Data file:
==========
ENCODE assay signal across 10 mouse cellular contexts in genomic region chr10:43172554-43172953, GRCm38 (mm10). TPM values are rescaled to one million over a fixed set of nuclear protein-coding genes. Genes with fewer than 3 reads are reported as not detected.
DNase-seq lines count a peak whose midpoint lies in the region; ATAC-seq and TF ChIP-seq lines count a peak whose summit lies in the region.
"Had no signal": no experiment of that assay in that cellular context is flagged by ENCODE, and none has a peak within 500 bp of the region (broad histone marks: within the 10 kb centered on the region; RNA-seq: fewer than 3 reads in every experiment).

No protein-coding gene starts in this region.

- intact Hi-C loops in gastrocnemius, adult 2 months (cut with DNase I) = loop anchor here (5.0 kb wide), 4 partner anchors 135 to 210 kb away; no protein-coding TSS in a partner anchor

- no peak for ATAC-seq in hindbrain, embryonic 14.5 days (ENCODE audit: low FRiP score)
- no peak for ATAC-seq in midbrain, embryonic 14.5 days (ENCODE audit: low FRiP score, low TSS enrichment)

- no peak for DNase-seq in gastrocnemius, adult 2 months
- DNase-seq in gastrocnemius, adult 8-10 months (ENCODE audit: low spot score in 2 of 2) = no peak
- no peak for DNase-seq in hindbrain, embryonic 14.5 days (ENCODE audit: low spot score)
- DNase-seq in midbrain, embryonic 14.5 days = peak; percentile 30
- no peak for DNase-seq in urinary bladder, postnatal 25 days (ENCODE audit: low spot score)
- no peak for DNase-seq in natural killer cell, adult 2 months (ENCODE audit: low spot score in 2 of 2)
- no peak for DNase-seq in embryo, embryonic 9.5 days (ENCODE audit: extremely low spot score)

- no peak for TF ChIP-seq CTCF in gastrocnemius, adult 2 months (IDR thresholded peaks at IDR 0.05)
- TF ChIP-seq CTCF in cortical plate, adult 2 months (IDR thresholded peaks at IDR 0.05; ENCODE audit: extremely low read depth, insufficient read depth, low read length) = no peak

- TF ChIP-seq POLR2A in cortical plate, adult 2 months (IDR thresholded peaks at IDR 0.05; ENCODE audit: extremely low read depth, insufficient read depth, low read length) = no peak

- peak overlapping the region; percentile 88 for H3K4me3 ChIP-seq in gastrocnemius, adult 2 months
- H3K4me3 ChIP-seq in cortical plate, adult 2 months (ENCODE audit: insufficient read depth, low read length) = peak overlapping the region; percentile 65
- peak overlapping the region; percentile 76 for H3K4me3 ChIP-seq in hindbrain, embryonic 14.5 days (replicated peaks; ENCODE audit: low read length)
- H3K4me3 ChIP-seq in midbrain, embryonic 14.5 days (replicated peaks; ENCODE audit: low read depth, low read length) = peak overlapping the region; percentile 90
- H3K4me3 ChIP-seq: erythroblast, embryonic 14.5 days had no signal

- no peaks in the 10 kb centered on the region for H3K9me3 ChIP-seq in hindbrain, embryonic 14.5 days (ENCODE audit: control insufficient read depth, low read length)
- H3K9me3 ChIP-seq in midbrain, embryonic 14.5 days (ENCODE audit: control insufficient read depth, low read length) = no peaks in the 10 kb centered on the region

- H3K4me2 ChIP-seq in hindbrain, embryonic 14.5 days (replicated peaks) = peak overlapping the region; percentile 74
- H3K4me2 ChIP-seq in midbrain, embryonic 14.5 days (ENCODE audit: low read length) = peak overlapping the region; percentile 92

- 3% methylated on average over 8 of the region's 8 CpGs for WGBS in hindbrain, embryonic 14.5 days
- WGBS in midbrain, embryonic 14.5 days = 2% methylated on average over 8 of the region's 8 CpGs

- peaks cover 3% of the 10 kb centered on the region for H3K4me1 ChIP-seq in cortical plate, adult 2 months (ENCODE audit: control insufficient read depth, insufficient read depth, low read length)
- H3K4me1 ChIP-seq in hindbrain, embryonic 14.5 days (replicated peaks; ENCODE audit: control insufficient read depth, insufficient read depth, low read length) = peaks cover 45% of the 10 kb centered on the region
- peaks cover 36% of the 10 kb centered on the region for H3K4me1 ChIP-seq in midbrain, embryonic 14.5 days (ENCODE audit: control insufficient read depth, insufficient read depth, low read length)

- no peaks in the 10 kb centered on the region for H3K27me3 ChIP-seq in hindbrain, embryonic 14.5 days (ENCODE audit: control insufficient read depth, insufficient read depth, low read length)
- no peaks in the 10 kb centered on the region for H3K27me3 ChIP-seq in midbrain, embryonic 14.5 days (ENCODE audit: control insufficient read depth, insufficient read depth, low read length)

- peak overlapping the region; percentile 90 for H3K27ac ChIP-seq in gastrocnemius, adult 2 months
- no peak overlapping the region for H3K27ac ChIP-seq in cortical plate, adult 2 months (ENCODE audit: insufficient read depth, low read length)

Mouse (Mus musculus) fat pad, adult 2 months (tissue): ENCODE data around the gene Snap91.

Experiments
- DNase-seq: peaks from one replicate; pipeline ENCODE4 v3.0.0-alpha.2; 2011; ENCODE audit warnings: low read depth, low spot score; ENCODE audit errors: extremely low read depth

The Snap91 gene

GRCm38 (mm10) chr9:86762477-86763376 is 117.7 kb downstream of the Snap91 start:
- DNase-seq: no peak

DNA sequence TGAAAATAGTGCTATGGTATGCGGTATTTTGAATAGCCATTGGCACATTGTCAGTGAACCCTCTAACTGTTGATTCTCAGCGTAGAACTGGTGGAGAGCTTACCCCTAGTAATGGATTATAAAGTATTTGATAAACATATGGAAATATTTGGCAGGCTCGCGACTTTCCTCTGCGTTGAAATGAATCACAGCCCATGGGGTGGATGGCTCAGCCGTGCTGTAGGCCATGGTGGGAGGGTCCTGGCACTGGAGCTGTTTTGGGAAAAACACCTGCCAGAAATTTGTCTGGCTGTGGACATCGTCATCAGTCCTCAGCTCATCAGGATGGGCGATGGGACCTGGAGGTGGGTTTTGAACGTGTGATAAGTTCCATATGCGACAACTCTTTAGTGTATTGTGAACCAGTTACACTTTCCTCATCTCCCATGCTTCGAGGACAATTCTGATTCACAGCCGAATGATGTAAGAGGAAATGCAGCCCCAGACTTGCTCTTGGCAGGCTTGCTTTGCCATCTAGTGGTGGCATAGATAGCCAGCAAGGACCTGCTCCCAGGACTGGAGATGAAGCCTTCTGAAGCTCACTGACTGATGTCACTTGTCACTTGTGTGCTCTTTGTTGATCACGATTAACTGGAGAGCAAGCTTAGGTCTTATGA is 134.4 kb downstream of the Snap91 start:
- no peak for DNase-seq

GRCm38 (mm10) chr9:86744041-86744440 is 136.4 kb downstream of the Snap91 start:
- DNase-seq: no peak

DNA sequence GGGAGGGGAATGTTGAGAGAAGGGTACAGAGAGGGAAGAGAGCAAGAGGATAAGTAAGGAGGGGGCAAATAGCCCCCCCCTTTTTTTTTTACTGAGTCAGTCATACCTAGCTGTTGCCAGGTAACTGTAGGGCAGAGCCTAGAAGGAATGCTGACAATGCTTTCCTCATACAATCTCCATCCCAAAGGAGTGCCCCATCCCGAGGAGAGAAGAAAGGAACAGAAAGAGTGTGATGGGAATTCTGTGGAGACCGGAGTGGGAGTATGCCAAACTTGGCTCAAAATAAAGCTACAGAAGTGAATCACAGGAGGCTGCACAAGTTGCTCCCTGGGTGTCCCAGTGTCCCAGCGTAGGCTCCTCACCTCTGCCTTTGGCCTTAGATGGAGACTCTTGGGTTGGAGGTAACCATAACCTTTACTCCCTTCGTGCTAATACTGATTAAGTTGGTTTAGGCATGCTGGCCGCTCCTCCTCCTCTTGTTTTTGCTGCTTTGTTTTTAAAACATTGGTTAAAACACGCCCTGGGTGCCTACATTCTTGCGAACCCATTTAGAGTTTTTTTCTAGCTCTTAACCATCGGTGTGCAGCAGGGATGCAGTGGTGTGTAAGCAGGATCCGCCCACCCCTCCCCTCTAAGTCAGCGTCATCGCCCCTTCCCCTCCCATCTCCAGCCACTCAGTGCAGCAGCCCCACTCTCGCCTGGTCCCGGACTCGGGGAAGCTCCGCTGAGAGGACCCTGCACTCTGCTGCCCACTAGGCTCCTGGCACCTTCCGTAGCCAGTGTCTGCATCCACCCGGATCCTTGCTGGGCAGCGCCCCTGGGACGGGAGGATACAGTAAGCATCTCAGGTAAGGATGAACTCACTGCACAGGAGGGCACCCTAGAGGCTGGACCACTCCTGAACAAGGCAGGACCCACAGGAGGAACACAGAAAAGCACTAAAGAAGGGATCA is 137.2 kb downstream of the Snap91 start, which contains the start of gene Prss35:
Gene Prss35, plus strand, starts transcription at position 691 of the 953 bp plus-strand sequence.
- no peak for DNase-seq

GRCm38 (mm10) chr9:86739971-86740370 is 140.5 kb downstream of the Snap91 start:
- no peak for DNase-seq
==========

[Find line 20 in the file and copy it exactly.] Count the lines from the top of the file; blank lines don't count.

- peak overlapping the region; percentile 76 for H3K4me3 ChIP-seq in hindbrain, embryonic 14.5 days (replicated peaks; ENCODE audit: low read length)